A Question from a Reader

Feel free to give him your comments. The email question follows:

I have some questions about relocating to Boquete.
Could you please post my inquiry and ask your reader if they could give us
some information

We are considering relocating to Panama from the US Virgin Islands (which is becoming super expensive and a difficult commute for my wife). We have a 5 year old daughter and my wife commutes to Houston Texas three to four times a month. Boquete sounds like paradise and certainly is my choice.
However, Panama city is the easier commute for my wife and I am told that the schools in Panama city are much better for my daughter than Boquete/David.

I would like to get first hand information on the advantages and disadvantages of living in Boquete vs Panama City. I also understand that David is the center of the area and that it is at least 45 minutes from Boquete and not an easy drive.
1) Does anyone do that daily commute for school?

2) How would you compare the schools in Panama City to Boquete.

3)How difficult is it to do a weekly commute from Boquete to Panama City’s main airport?

I am retired and am not concerned about the remoteness or commute,( just give me the great weather, air, coffee and fresh fruit) so I guess the final question is

4) Is the superior weather and produce off set the commute and quality of schools?

By the way
Our family had a short 4 day visit to Panama and mainly saw Panama City (where our host lived-Las Cumbres) and the Pacific coast. particularly like Coronado. Next visit hope to be David and Bouquete.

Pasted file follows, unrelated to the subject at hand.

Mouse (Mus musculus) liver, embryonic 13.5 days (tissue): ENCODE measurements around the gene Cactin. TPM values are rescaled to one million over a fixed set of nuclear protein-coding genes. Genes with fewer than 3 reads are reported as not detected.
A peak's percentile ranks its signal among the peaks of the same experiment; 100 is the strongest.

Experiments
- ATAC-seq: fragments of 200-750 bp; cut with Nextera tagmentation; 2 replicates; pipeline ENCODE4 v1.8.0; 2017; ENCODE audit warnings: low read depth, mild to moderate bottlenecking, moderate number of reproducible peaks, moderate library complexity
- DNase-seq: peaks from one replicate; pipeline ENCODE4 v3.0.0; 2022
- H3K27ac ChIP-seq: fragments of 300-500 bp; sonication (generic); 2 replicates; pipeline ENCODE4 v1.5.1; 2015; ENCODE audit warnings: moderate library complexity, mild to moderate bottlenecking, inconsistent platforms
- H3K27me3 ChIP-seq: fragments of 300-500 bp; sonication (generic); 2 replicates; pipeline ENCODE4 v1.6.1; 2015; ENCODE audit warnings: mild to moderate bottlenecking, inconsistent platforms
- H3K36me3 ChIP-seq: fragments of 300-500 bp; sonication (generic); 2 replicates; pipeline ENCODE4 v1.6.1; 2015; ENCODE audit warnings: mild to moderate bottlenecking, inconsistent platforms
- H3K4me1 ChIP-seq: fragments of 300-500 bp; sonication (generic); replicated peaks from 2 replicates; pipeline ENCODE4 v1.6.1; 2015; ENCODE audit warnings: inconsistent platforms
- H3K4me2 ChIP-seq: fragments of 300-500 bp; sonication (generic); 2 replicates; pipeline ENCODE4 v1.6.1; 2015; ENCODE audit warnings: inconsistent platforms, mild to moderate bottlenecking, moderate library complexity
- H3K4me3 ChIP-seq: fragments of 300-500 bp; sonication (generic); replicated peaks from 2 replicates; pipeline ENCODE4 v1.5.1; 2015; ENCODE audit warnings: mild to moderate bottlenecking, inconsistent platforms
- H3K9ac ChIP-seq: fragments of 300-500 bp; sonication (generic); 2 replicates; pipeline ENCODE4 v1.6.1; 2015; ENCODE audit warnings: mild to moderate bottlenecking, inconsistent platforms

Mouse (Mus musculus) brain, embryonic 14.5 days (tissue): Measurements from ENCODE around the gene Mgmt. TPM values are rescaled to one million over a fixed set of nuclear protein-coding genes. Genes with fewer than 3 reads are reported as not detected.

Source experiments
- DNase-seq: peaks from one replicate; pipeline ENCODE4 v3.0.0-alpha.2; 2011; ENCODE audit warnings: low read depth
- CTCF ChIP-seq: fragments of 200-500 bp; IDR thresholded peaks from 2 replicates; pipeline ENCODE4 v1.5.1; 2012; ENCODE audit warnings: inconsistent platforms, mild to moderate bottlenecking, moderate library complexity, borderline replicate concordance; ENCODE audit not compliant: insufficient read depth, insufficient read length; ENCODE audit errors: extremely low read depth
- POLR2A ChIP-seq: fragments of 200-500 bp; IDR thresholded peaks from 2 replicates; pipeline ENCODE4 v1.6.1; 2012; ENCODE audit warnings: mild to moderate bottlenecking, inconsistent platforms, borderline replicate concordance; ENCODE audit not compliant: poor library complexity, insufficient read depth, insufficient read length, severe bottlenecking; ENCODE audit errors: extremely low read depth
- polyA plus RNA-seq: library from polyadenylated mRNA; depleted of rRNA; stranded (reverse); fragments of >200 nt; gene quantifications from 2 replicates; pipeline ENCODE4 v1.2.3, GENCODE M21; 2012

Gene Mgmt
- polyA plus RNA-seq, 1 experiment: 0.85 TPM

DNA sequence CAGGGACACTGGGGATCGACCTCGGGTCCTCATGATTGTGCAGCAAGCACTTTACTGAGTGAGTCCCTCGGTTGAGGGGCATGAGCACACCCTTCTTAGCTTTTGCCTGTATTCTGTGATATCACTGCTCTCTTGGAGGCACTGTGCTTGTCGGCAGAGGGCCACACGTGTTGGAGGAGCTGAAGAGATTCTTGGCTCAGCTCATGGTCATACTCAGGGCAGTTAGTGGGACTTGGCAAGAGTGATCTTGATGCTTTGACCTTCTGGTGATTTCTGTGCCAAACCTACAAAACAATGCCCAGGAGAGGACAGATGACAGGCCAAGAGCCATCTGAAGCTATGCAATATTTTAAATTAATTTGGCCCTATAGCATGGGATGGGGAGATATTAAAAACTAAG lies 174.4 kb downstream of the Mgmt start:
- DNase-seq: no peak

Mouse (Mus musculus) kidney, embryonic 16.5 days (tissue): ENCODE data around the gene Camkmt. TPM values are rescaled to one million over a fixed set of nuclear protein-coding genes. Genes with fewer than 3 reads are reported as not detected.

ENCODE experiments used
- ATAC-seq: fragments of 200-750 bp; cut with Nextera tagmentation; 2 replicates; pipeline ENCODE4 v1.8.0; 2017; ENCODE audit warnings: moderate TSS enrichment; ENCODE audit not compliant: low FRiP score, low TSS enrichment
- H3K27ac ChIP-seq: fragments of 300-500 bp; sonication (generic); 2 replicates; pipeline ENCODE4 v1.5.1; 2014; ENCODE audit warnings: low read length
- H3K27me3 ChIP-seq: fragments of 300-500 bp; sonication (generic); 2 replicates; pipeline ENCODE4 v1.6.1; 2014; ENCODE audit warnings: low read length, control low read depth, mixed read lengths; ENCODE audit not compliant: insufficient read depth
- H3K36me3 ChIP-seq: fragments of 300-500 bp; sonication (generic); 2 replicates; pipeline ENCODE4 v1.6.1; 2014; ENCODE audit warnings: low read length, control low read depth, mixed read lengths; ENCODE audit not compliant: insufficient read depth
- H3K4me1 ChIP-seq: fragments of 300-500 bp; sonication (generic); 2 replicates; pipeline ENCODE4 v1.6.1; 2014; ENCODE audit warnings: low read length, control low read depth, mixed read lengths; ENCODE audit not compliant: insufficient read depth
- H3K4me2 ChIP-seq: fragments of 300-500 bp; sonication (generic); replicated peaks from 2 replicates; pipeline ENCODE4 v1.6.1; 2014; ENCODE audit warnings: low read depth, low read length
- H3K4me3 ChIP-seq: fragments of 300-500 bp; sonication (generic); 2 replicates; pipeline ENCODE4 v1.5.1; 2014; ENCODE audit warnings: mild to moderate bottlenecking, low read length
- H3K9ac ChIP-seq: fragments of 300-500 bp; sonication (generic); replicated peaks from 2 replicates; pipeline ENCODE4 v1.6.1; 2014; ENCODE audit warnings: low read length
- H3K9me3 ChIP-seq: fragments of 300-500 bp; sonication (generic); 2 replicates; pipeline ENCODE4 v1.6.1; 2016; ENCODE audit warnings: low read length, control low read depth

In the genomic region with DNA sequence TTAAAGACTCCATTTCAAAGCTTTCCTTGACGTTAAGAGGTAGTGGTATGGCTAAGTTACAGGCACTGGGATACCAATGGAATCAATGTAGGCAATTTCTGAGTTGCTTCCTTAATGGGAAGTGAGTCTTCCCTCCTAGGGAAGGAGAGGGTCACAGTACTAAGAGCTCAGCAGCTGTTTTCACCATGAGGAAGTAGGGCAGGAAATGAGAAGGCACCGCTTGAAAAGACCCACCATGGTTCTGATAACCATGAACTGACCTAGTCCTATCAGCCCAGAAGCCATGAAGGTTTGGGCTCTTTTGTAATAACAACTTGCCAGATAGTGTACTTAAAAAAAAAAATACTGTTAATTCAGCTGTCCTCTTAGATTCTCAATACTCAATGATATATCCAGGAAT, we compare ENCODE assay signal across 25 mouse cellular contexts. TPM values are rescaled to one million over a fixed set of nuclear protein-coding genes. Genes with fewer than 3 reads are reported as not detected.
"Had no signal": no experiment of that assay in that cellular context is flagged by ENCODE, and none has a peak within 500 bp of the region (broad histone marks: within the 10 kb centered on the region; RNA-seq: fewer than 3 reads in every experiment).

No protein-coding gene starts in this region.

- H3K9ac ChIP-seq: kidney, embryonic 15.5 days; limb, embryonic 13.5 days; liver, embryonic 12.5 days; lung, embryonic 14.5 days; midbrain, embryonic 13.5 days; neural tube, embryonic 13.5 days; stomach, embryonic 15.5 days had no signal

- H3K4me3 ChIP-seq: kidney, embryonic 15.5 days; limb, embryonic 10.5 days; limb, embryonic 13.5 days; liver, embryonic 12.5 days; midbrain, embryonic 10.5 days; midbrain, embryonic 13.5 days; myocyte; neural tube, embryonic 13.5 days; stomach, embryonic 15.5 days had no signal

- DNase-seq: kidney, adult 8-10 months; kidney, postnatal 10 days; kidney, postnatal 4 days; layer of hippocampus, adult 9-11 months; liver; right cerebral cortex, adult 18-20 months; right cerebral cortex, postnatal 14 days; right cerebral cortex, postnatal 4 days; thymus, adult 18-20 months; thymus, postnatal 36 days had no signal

Robert Johnson, Esq.
Thank You,
Robert, Tracey & Rorie.

9 thoughts on “A Question from a Reader

  1. Hi Don,
    I am going to dove tale on this inquiry.
    “The approval of a request to cease any guarantee or individual liberty corresponds to the presiding magistrate of the Penal Bench or whomever the plenum of the Supreme Court of Justice may designate, or in their absence a magistrate of the same bench shall be designated. The procedure shall be classified as secret….”
    Article 53, Decree to reorganize the National Public Safety and Defense Council, create the National Intelligence and Security Services and make other arrangements

    Over the past few years the heavily armed home invasion robbery, in many instances preceded by the poisoning of guard dogs, has been ever more common. The maleantes have generally chosen wealthy targets, but increasingly have attacked middle class foreign retirees.

    Comments please on the above as to how it may impact living in David. Also what about the national registration cards?


  2. Robert,
    Can’t answer any of your questions (no kids and I don’t plan to commute anywhere) but we did recently moved from St. Croix so you might find something of interest on my site – http://www.panamanotes.com/ stop by and take a look.

    Hope WAPA doesn’t hit you too hard with the latest rate hike.


  3. If superior weather means 150 inches of rain per year in the Boquete area this may be the place for you. The superior produce is grown in Panama with one of the highest rates of chemical additives per acre in the world.

  4. Robert,

    I may be able to actually answer some of your questions. My wife, 4 year old daughter, and I just spent all of July in Volcan (the other side of the volcano from Boquete) in preperation for moving there. Like you, we were worried about the schools, so we checked a few out (as best we could). We also have a very good friend who has his kids (5 and 7) in schools there. He’s from the US, and is used to the level and quality of education here. His kids are in a private, bi-lingual school that runs about $50 per month. Yes, I said $50. Per month.